Bury St Edmunds: Prisoner refuses to leave cell to be sentenced
A prisoner who was sprung from police custody by a former jail-mate avoided sentencing today after he refused to leave his cell.
Andrew Farndon, 27, had pleaded guilty to escaping from custody after fleeing from outside West Suffolk Hospital in Bury St Edmunds in January last year.
His former cellmate Garry Cowan, 44, held a gun to a prison officer's head during the incident and threatened to shoot her if Farndon was not released.
The pair, who had shared a cell at Highpoint jail in Stradishall, Suffolk, had hatched a plot to free Farndon before Cowan was released two weeks earlier.
They were both later tracked down in Scotland and arrested.
Farndon, who was serving an indefinite jail term for smashing a motorist's head with a claw hammer and baseball bat, was due to be sentenced at the Old Bailey today.
However his barrister Stephen Shay told the court his client would not be attending the hearing as he had refused to leave his cell at Belmarsh prison.
``In no way is it because of any dissatisfaction with the court,'' Mr Shay said. ``He has an ongoing problem in Belmarsh with the prison conditions.''
Farndon, who has been diagnosed as having two severe personality disorders, had a number of complaints with the prison including the diet and exercise regime, his lawyer said.
High security Ashworth Hospital near Liverpool - where Moors Murderer Ian Brady is held - has indicated it is not prepared to accommodate him, Mr Shay added.
Judge Nicholas Hilliard QC, the Common Serjeant of London, said the case had run ``for a long time'' but he was prepared to adjourn sentencing ``once more'' in light of Farndon's psychiatric issues.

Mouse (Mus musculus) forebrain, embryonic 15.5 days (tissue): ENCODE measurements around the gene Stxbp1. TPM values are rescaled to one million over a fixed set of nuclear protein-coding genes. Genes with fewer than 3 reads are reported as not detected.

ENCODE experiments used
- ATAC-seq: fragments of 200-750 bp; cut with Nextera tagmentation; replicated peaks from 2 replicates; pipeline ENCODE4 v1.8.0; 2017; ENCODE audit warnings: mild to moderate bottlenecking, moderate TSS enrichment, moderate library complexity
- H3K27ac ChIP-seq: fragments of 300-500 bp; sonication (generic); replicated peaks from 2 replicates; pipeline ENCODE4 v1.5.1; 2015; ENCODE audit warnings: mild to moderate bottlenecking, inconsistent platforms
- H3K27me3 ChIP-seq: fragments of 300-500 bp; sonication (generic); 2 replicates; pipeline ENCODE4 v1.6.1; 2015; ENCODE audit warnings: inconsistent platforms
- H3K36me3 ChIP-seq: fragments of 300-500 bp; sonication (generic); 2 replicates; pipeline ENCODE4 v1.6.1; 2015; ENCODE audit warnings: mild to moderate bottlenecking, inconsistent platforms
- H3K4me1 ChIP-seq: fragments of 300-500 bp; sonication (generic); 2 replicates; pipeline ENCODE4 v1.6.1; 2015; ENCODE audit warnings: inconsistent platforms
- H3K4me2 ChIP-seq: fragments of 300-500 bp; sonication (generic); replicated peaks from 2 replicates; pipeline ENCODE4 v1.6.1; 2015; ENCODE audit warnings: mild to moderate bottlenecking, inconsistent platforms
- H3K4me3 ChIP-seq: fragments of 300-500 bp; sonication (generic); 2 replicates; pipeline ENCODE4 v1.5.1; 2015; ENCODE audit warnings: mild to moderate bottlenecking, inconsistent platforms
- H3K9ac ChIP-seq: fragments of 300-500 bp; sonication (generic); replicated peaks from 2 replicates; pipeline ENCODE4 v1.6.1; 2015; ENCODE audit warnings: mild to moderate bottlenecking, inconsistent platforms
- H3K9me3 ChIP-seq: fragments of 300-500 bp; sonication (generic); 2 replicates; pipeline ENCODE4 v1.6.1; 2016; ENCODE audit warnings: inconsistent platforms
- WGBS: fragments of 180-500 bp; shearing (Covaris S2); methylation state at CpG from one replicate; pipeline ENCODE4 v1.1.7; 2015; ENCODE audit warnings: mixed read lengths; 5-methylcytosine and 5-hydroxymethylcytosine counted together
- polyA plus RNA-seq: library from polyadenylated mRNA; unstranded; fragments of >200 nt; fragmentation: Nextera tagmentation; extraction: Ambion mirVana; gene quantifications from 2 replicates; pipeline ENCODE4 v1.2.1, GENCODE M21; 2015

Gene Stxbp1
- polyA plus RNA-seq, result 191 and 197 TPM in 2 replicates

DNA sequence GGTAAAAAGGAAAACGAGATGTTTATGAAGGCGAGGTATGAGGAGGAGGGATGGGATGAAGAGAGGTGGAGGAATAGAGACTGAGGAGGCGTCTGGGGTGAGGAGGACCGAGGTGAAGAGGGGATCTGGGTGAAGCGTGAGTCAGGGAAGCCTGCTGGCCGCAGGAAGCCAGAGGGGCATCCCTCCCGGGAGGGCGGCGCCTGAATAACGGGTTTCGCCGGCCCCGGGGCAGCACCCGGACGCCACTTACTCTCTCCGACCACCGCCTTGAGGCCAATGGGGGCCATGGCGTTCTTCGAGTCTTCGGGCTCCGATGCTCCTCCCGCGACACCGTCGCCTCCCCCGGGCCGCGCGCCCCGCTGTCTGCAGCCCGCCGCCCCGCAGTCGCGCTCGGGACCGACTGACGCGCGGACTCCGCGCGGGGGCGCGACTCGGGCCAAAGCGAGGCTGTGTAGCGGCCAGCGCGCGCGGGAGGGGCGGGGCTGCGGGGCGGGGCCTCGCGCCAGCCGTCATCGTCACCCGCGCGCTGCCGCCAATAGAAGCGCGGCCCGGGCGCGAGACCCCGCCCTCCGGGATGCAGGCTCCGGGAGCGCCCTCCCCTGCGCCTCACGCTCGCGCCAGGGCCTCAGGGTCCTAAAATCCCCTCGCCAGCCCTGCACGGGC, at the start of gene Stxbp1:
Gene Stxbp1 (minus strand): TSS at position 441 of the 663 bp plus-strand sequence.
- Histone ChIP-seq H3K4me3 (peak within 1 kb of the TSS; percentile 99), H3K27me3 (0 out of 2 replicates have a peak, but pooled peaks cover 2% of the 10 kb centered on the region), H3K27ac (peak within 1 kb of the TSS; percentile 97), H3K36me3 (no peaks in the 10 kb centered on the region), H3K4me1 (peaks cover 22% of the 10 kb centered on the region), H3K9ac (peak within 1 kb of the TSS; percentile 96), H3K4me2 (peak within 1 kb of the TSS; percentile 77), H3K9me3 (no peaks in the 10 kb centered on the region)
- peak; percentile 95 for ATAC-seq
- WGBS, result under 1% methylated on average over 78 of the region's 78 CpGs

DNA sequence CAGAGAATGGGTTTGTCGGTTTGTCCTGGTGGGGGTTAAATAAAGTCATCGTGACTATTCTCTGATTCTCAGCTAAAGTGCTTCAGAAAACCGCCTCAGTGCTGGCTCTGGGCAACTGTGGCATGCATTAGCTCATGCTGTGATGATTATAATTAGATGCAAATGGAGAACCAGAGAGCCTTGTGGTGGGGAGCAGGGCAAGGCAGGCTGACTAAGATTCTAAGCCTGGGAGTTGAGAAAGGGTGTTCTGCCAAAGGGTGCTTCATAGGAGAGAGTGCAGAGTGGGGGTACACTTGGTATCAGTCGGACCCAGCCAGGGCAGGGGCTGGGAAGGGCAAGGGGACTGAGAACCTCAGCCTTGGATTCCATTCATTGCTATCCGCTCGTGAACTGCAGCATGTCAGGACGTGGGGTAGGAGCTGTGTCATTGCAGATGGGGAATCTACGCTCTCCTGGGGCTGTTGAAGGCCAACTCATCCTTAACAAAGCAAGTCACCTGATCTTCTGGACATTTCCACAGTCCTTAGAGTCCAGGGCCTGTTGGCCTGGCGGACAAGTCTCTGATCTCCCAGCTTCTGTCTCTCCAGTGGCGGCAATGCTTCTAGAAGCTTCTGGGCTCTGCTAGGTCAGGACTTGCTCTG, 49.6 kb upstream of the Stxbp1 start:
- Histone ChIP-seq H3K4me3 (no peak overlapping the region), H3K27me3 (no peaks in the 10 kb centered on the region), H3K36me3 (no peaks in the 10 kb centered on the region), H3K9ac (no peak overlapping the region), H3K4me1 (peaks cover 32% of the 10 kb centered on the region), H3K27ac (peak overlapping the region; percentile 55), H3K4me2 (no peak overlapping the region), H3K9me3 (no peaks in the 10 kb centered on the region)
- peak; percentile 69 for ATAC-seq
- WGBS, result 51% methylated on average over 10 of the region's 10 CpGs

``I'd rather deal with the case when Mr Farndon is here,'' the judge said.
He apologised to prison officer Chris Matson, who was guarding Farndon when he was sprung from custody, after he travelled to the court to watch the sentencing from the public gallery.
While on the run, Farndon assaulted two police officers and tried to hijack two police cars.
He was arrested and in May this year jailed in Glasgow for six years.
The earliest he would have been able to apply for parole would have been May 2017, the Old Bailey heard.
Cowan and Farndon were convicted over the escape last December but their sentencing was delayed by a series of doctors' reports into Farndon's sanity.
Farndon has nine convictions for 18 offences including setting fire to his mother's home, burglary, assault and criminal damage.
He said his motivation for the jail break was to give his sick mother his kidney as she needs a transplant.
Cowan, who has committed almost 500 offences, was sentenced to 10 years last month for assisting an offender and possessing an imitation firearm with intent to cause fear of violence.
Farndon is due to be sentenced at the Old Bailey on July 18.